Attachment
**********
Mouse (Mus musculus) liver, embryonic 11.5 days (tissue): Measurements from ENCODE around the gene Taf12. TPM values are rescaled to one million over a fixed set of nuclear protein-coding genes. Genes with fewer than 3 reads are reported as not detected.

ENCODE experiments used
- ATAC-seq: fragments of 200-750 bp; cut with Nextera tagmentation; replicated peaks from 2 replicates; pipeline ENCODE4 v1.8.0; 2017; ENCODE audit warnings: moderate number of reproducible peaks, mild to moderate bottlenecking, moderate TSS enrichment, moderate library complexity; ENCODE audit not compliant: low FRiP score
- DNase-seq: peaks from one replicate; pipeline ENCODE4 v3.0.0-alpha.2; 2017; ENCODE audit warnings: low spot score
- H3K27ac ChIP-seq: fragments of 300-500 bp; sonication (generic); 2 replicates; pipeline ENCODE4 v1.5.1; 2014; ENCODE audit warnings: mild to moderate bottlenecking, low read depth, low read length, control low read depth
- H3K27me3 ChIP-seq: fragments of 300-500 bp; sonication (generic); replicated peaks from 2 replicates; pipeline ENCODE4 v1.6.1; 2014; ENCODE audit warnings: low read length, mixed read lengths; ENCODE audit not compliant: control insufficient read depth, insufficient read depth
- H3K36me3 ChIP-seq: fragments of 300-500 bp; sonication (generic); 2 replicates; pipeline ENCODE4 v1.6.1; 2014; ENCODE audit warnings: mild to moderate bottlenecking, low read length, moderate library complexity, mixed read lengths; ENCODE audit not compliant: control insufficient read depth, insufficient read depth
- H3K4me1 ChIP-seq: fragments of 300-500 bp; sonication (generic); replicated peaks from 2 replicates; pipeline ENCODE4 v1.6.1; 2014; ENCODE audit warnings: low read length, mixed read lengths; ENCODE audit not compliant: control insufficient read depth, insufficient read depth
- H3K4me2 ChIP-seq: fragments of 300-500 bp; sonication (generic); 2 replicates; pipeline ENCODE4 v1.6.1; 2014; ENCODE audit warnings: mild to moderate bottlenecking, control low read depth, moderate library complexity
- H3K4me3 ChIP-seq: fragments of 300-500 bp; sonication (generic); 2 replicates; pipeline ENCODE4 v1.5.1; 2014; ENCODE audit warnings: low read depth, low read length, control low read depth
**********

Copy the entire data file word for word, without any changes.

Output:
Mouse (Mus musculus) liver, embryonic 11.5 days (tissue): Measurements from ENCODE around the gene Taf12. TPM values are rescaled to one million over a fixed set of nuclear protein-coding genes. Genes with fewer than 3 reads are reported as not detected.

ENCODE experiments used
- ATAC-seq: fragments of 200-750 bp; cut with Nextera tagmentation; replicated peaks from 2 replicates; pipeline ENCODE4 v1.8.0; 2017; ENCODE audit warnings: moderate number of reproducible peaks, mild to moderate bottlenecking, moderate TSS enrichment, moderate library complexity; ENCODE audit not compliant: low FRiP score
- DNase-seq: peaks from one replicate; pipeline ENCODE4 v3.0.0-alpha.2; 2017; ENCODE audit warnings: low spot score
- H3K27ac ChIP-seq: fragments of 300-500 bp; sonication (generic); 2 replicates; pipeline ENCODE4 v1.5.1; 2014; ENCODE audit warnings: mild to moderate bottlenecking, low read depth, low read length, control low read depth
- H3K27me3 ChIP-seq: fragments of 300-500 bp; sonication (generic); replicated peaks from 2 replicates; pipeline ENCODE4 v1.6.1; 2014; ENCODE audit warnings: low read length, mixed read lengths; ENCODE audit not compliant: control insufficient read depth, insufficient read depth
- H3K36me3 ChIP-seq: fragments of 300-500 bp; sonication (generic); 2 replicates; pipeline ENCODE4 v1.6.1; 2014; ENCODE audit warnings: mild to moderate bottlenecking, low read length, moderate library complexity, mixed read lengths; ENCODE audit not compliant: control insufficient read depth, insufficient read depth
- H3K4me1 ChIP-seq: fragments of 300-500 bp; sonication (generic); replicated peaks from 2 replicates; pipeline ENCODE4 v1.6.1; 2014; ENCODE audit warnings: low read length, mixed read lengths; ENCODE audit not compliant: control insufficient read depth, insufficient read depth
- H3K4me2 ChIP-seq: fragments of 300-500 bp; sonication (generic); 2 replicates; pipeline ENCODE4 v1.6.1; 2014; ENCODE audit warnings: mild to moderate bottlenecking, control low read depth, moderate library complexity
- H3K4me3 ChIP-seq: fragments of 300-500 bp; sonication (generic); 2 replicates; pipeline ENCODE4 v1.5.1; 2014; ENCODE audit warnings: low read depth, low read length, control low read depth